Verizon Gets Reprieve From Opt-In Rules

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Verizon has won a temporary reprieve from a Washington state law requiring common carriers to obtain opt-in permission before sharing consumer data for marketing anything except telecommunications services.


On Feb. 10, U.S. District Judge Barbara J. Rothstein in Seattle ruled to suspend the Washington law, which took effect Jan. 1, because Verizon raised "serious questions" about its constitutionality. The rule remains suspended until the legal battle over the constitutionality issue is resolved.


Federal Communications Commission rules require phone companies to give customers a chance to opt out of having their account information shared. However, the policy proved a quagmire for Qwest Communications, another telephone service provider that generated a storm of controversy in 2001 after it sent customers letters alerting them that their information would be shared if they failed to act.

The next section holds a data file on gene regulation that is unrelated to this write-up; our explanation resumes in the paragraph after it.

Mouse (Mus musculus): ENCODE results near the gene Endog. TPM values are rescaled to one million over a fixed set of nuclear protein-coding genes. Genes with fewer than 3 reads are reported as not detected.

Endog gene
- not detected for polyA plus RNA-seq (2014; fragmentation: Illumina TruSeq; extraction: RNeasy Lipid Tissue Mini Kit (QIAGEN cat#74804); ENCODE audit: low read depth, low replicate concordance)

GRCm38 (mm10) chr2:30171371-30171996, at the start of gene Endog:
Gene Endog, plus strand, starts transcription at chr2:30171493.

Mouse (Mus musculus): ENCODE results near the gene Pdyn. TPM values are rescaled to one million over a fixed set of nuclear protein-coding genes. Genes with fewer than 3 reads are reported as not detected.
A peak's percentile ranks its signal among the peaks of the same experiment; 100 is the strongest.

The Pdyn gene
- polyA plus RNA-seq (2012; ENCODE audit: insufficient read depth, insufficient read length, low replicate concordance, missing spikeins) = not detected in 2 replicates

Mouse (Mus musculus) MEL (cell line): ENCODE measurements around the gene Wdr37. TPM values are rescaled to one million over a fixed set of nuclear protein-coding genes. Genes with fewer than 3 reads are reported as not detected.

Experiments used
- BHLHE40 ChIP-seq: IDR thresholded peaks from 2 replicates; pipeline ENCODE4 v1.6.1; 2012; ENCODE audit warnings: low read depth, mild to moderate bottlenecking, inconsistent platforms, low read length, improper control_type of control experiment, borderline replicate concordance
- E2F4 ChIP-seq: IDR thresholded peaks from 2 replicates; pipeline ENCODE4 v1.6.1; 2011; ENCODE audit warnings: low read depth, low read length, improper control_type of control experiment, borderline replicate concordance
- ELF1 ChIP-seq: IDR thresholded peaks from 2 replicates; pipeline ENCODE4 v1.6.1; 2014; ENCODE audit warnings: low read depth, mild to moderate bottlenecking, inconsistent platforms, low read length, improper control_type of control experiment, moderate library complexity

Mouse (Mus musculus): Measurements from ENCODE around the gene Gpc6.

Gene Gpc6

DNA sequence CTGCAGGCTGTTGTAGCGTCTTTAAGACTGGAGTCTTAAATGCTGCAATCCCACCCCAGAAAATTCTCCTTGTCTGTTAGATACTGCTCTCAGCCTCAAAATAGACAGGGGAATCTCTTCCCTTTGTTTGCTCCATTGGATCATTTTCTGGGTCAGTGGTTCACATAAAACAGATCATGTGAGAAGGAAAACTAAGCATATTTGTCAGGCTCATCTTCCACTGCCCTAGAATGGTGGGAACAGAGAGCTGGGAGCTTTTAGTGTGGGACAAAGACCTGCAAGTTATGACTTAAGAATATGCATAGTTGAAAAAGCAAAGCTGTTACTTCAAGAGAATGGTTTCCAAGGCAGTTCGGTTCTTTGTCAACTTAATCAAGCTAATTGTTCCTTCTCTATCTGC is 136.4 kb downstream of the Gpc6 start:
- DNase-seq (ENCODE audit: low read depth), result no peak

After consumer complaints in areas served by Qwest drew the attention of state attorneys general and state lawmakers, Qwest backed down last year and switched to an opt-in policy. Verizon also ceased its opt-out policy at the time.


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